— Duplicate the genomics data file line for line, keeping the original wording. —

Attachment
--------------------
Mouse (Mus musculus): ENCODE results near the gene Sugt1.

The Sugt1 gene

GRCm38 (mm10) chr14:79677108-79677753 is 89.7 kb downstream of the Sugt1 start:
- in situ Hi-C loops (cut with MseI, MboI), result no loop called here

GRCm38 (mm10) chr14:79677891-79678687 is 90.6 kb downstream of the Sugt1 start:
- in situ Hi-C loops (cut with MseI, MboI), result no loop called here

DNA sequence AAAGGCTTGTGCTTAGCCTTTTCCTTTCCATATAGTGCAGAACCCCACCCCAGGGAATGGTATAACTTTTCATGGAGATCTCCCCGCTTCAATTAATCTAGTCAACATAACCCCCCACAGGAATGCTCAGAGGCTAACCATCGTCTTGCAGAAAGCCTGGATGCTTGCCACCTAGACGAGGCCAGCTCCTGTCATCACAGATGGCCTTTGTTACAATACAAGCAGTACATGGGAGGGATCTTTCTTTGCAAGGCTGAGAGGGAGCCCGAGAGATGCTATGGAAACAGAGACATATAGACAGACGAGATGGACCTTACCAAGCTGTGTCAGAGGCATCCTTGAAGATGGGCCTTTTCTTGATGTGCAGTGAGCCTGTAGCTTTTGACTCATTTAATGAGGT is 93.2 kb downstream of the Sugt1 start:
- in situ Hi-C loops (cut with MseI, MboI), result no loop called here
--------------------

Mouse (Mus musculus): ENCODE results near the gene Sugt1.

The Sugt1 gene

GRCm38 (mm10) chr14:79677108-79677753 is 89.7 kb downstream of the Sugt1 start:
- in situ Hi-C loops (cut with MseI, MboI), result no loop called here

GRCm38 (mm10) chr14:79677891-79678687 is 90.6 kb downstream of the Sugt1 start:
- in situ Hi-C loops (cut with MseI, MboI), result no loop called here

DNA sequence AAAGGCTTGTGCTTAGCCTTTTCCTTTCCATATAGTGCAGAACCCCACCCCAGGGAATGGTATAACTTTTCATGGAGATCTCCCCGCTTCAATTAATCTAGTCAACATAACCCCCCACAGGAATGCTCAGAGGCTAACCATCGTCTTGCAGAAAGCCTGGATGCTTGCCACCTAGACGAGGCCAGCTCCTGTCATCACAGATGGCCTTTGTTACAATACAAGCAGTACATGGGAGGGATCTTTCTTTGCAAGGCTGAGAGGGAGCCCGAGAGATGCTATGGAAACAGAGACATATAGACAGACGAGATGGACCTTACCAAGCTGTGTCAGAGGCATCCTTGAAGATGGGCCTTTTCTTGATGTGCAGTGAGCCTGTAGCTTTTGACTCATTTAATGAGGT is 93.2 kb downstream of the Sugt1 start:
- in situ Hi-C loops (cut with MseI, MboI), result no loop called here